Faced with declining church attendance and dwindling income, the Diocese of Michigan is set to launch a plan aimed at revitalizing the “diocesan household.” At the core of the plan is an effort to determine the best way to invest a remarkable resource to bring about growth and vitality: the Extended Ministries Fund (EMF), which includes a bequest to the diocese given 15 years ago and worth more than $9 million today.
Delegates to Michigan’s 174th annual convention, meeting October 24-25 in Dearborn, will entertain a proposal from the Diocesan Council and the Extended Ministries Fund Task Force II that calls for spending up to $325,000 from the principal of the EMF to fund the first phase of planning for a project designed to promote ministry and growth. A series of open forums leading up to convention got underway on October 8.
The task force has been at work since November 2007 soliciting input from people throughout the diocese “regarding the development of a plan for the best use of the EMF” and has completed statistical research on church attendance and giving trends.
Facing stark realities
In its proposal, the task force notes that “the Episcopal Diocese of Michigan is in steep decline.” Charts included in the document reveal that average Sunday attendance has declined by 22% since 2000. During the same time period “pledge and plate revenues” for all congregations combined has decreased by approximately $2 million, when adjusted for inflation.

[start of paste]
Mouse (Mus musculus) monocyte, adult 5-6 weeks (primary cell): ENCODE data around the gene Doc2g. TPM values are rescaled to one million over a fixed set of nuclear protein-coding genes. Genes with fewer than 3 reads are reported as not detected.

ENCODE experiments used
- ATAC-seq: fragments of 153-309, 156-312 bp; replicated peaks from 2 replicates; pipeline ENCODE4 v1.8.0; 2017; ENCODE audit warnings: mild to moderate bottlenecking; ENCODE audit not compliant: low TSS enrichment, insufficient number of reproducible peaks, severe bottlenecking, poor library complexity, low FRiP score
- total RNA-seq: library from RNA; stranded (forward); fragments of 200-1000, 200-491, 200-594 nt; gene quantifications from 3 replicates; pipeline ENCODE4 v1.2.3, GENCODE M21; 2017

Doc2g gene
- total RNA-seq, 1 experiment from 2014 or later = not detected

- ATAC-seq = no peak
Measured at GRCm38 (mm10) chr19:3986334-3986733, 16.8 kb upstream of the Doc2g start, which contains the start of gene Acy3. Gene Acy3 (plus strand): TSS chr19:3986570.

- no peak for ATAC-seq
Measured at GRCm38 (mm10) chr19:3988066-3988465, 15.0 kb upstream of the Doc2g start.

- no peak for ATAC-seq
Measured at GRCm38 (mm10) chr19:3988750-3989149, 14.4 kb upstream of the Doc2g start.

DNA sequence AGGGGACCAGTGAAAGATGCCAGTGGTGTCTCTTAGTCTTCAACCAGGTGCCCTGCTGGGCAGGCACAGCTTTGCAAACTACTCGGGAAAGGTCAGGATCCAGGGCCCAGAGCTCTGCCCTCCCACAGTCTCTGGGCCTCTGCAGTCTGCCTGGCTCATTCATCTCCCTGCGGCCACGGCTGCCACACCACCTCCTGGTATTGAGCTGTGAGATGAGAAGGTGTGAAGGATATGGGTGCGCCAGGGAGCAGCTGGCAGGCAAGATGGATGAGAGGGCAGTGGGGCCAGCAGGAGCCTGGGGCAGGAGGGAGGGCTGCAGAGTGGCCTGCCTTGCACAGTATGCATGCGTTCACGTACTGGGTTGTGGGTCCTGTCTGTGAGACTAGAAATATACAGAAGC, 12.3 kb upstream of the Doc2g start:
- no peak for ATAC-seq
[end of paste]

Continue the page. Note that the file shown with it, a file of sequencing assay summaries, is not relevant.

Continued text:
The proposal also notes that since 1995, the annual diocesan budget has been dependent on a draw from the “appreciated value and investment income” of the EMF. In 2007 that draw amounted to 36% of the revenue in the budget. Tithes and offerings from congregations amounted to only 57% of the budget that same year.
The task force reported that the diocesan budget has been “cut substantially” over the past several years, including a reduction in staff. It said it concurs with its predecessor body (the EMF Task Force I) that “further budget cuts would cripple diocesan operations irrevocably.”
“If we choose to take a hatchet to program, I believe we are admitting defeat, and we need to be honest and say so,” Bishop Wendell Gibbs told the diocesan council in September.